Weekends are when I usually tell you about the plethora of wine events in the coming week … but next week is looking a little slow, what with the holiday and all.

So what better time to discover a new favorite wine place?

If you haven’t checked out the Wine Venues Guide in awhile, you’ll notice a few new spots on the list, including a couple I hadn’t visited in several years, simply because they’d fallen out of my usual rotation.

One of those is Quantum Leap Winery in the Mills-50 district, which is celebrating its fifth anniversary this year. On a recent visit, I found a friendly space and passionate people who are taking risks, breaking rules, and making some pretty cool wines.

Hidden Away, But Not Undiscovered

If you’ve never been to Orlando’s only winery, you’ll probably get lost the first time you go. The industrial-styled building is on a tiny side street off Virginia, behind Pig Floyd’s Urban Barbakoa.

The last time I went in for a tasting a few years ago, things were so quiet I felt a bit conspicuous. Not so when I stopped in on a recent Friday afternoon. There was a nice buzz of activity around the tasting bar and at the tables scattered around the airy space.

Quantum - Matt @ Bar
Sales Manager Matt Uva talks with guests at Quantum Leap’s tasting bar.

I tasted through Quantum’s wine offerings with Sales Manager Matt Uva (he actually does a lot more than his title suggests, with a hand in the winemaking too). Winemaker Norm Saley joined us for a bit, and then took me on a tour of the winery.

Quantum Leap doesn’t use Florida grapes; instead, Norm works with growers in California, Oregon, Washington, Italy, and South Africa, who do the initial fermentation in situ. The resulting liquid is shipped to Orlando, where Norm does the blending, aging, and general winemaking magic.

Norm in Winery
Winemaker Norm Saley shows off Quantum Leap’s winery.

He and Matt are passionate about the wines they make. A few are fairly conventional, like their 2012 North Coast California pinot noir, but many tend toward the wild and creative. If you read this blog regularly, you know I’m a sucker for weird wines, so my interest was piqued by several of these.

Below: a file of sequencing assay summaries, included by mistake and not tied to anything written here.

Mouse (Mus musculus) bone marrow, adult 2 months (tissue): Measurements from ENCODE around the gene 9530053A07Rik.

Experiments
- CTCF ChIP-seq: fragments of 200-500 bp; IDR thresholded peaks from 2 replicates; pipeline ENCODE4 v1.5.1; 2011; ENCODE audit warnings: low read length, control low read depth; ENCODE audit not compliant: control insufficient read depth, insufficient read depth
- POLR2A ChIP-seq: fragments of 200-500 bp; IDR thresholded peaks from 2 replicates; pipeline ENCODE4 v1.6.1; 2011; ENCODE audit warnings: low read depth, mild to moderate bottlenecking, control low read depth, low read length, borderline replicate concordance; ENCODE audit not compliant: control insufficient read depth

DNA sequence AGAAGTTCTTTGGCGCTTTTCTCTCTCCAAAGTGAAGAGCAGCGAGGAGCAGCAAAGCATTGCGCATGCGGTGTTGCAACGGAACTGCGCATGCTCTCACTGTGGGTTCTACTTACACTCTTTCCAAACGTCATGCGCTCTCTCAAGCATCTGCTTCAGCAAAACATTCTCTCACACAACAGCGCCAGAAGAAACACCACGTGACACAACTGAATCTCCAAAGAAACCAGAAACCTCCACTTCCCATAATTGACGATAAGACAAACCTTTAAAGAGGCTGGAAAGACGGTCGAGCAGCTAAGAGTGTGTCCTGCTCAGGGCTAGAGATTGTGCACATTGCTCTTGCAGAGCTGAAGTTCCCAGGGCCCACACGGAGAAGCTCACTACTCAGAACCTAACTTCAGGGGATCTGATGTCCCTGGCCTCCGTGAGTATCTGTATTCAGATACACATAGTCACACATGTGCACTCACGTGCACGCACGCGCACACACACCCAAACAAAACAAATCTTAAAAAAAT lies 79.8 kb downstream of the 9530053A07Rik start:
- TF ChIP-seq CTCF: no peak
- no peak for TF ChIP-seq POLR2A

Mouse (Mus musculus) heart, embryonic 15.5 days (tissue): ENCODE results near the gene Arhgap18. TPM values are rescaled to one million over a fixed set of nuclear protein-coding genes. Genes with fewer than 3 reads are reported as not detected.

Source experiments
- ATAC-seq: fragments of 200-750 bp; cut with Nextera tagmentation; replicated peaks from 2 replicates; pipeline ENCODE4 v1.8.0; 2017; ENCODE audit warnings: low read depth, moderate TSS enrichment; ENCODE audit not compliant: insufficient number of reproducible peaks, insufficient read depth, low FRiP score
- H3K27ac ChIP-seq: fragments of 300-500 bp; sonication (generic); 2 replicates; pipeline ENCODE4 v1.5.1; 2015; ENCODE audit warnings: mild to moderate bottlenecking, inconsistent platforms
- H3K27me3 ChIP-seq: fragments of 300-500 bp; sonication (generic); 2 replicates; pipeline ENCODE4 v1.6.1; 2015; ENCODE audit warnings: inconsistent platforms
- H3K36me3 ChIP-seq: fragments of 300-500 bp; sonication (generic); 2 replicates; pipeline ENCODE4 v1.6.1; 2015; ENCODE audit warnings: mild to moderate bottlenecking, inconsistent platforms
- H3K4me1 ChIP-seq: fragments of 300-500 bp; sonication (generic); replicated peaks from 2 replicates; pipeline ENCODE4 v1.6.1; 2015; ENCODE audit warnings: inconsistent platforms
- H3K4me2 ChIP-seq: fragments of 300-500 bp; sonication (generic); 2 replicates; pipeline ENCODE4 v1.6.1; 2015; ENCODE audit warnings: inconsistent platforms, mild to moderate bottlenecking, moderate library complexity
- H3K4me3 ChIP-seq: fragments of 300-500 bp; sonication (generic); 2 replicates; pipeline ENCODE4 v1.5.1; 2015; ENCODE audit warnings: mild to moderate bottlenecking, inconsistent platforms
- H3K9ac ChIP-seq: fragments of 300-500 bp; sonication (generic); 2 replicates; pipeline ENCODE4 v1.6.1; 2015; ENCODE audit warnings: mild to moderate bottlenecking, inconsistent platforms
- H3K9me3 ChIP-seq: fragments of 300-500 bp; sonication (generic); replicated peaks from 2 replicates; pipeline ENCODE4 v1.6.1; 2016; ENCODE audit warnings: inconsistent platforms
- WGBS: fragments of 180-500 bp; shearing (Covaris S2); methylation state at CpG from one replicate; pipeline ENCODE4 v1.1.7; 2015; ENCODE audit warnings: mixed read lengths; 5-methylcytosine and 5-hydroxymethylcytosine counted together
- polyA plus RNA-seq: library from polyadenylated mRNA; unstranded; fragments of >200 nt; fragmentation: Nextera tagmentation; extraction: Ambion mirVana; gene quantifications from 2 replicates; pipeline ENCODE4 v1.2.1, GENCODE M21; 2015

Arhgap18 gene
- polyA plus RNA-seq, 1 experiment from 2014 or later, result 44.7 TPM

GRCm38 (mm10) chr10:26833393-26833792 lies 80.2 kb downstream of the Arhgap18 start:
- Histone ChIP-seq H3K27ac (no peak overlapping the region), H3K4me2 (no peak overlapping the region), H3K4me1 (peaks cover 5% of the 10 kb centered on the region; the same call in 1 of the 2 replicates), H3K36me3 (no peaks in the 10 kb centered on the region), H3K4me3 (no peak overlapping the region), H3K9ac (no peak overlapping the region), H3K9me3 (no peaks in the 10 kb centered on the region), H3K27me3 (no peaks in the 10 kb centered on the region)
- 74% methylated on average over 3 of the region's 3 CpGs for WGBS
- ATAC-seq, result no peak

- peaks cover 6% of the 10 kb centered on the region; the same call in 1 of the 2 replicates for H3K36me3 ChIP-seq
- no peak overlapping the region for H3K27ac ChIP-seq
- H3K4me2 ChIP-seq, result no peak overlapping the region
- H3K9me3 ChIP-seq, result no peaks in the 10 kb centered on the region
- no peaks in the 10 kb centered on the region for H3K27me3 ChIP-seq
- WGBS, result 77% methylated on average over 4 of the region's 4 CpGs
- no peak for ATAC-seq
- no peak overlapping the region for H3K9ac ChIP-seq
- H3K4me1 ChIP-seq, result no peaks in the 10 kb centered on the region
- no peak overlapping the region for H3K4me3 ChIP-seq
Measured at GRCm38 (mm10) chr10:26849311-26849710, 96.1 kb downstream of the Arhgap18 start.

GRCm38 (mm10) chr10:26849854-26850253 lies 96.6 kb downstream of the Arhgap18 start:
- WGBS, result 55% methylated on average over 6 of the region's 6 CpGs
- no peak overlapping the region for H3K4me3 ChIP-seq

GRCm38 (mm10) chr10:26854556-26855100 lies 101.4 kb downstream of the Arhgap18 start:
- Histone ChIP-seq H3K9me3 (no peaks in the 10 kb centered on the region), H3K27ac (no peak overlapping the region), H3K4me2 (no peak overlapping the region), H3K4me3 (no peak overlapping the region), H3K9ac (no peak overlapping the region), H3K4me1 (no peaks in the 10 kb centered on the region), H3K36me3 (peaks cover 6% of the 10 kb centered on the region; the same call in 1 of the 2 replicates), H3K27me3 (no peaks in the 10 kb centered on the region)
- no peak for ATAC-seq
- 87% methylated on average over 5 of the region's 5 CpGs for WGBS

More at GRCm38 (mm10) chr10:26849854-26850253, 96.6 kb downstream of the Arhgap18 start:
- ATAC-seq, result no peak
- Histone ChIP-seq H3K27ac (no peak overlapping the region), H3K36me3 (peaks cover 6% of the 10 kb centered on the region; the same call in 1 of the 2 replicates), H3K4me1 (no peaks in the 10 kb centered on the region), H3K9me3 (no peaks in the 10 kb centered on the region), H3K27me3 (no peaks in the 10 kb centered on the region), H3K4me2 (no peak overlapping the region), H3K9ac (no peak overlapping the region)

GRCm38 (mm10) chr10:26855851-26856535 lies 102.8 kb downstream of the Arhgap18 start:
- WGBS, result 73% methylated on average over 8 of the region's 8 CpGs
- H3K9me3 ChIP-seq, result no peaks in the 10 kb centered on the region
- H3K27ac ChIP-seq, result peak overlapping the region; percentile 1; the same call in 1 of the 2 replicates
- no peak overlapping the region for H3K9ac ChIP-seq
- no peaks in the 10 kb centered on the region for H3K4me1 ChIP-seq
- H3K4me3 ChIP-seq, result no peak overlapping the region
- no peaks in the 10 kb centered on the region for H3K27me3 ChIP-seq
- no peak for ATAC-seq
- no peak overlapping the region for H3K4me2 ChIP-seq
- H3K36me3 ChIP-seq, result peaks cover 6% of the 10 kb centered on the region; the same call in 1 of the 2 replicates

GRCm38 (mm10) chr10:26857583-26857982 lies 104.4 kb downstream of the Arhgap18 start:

A Kitchen Sink Rosé

One of the wildest is the 2014 “Grape Pedaler” Columbia Valley Washington rosé. It’s a blend of eight grapes, and to say they don’t usually go together would be an understatement! First there’s the grenache, syrah, and mourvedre you’d expect to find in a typical Provencal rosé. But there are also Bordeaux varietals – cabernet sauvignon, cabernet franc, and merlot. There’s even a little sangiovese and pinot noir thrown in.

Matt says this kitchen sink rosé came about because of what he calls an “$8,000 mistake.” It seems he and Norm were divided over whether to make a Provencal-style rosé (Matt’s choice) or a California style using the Bordeaux grapes (Norm’s preference). They both thought they’d won the argument … so they bought all the grapes. And they threw them all in!

Grape Pedaler
Quantum Leap’s “Grape Pedaler” rosé 

The resulting wine is like no rosé you’ve probably ever had. It’s a deep ruby color – more like a pinot noir than a rosé. The nose is full of red juicy fruits, but it’s dry on the palate, with good minerality. I hear they’re running extremely low, so if you want to try it, best to get over there quick!

More Wild & Creative Wines

Even Quantum’s Willamette Valley (OR) pinot noir is a bit unconventional, in that it’s non vintage. Matt and Norm wanted a ready-to-drink wine, but the ’13 needed more time. The ’14 was ready to drink, but it needed more body. “Why not blend them?” they thought. The resulting wine is smooth, well balanced, and very enjoyable.

A couple of other interesting wines:

  • 2012 Panther’s Tale, a blend of corvina (the grape used to make Amarone) and merlot from Italy’s Veneto region
  • 2013 Horse Heaven Hills (WA) malbec, a lovely example of a varietal I don’t often like, with great tannins and smoky meat on the palate. Right now, it’s exclusive to Quantum’s wine club.
Quantum Bottle Rack
Racks of bottles for sale in Quantum Leap’s tasting room

Quantum Leap makes a full line of ciders too. I haven’t had a chance to try those yet, but I’m very curious.

Quantum has come a long way since it opened to the public in 2012. If you haven’t stopped in for awhile, it’s definitely worth another look.

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One thought on “Orlando’s Quantum Leap Winery: Worth a new look

  1. I’ll put this on my list to visit in November! I haven’t read your blog in awhile but the name caught my attention…. Was my fav TV series decades ago 😊

    Liked by 1 person

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